First off, there’s baseball captivating the St. Louis region. Then there’s the topic of of tonight’s last presidential debate — foreign policy, not exactly a front-of-the-mind issue for a lot of folks.
So does that mean people won’t tune in?
Nationwide there likely will be a drop-off from the estimated 65.6 million viewers who tuned into the second debate last week; the final presidential debate in a series almost always is less of a draw.
But don’t expect whole-scale abandonment of the debates because this year’s debate season hasn’t followed the script. Presidential debate performances don’t normally track so closely to candidates’ rise and fall in polls. And not in recent memory has the race been so close this late.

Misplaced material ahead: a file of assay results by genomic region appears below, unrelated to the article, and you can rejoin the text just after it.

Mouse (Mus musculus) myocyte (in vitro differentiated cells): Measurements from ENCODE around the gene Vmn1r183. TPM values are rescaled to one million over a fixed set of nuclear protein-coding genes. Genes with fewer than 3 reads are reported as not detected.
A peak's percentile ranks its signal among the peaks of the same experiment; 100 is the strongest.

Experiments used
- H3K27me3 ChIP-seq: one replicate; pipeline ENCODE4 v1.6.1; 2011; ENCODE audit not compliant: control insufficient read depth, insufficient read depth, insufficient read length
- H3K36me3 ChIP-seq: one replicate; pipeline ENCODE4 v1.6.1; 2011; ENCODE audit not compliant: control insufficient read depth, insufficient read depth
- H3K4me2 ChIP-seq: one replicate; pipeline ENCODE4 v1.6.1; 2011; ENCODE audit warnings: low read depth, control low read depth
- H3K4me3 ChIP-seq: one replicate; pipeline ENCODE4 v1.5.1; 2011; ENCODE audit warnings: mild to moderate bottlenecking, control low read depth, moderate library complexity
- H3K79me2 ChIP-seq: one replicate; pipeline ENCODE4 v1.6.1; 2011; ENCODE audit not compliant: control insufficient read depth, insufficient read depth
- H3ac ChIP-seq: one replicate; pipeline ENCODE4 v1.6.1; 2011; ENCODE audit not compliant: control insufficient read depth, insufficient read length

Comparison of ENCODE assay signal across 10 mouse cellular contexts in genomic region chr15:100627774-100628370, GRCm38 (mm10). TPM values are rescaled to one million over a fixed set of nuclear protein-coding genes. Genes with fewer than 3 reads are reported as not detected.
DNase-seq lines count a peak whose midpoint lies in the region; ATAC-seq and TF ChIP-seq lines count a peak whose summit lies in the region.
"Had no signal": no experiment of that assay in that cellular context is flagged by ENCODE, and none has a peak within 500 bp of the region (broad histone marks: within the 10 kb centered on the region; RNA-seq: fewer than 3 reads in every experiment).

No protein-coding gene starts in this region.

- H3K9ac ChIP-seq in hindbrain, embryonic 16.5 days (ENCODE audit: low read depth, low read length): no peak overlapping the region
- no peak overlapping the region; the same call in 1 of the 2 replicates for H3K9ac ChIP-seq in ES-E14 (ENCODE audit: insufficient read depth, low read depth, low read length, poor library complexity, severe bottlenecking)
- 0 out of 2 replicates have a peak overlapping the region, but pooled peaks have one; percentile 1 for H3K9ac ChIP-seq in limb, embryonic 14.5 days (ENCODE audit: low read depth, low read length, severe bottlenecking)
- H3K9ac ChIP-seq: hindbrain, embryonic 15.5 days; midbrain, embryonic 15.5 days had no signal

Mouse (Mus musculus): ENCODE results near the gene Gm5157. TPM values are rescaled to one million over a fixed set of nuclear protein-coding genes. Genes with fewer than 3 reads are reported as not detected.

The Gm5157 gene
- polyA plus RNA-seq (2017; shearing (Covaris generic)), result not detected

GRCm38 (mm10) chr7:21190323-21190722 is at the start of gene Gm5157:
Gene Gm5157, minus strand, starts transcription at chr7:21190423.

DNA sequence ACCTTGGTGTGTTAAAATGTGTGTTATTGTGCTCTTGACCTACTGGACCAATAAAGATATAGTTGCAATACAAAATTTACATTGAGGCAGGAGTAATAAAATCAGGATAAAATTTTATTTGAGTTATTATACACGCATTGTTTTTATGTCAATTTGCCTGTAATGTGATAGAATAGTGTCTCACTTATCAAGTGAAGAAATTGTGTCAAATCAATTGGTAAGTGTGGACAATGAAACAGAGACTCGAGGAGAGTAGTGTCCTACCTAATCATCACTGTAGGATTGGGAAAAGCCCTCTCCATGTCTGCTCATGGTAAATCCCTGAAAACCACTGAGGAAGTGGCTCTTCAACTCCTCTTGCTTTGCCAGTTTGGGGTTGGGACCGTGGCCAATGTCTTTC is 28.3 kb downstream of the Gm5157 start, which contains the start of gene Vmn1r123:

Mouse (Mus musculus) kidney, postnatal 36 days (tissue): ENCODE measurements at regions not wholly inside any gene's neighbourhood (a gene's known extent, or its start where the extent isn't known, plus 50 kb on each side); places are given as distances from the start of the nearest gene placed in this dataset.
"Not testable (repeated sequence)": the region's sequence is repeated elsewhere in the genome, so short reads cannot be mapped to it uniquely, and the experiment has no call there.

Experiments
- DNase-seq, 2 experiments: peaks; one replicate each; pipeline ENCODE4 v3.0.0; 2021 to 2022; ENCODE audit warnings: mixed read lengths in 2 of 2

“We typically see the last debate in a series as the least consequential and it usually has the least viewership. But in this cycle, with the stakes so high and the candidates literally tied, I don’t know that the normal patterns hold,” said Mitchell McKinney, who teaches courses in political communication at the University of Missouri Columbia.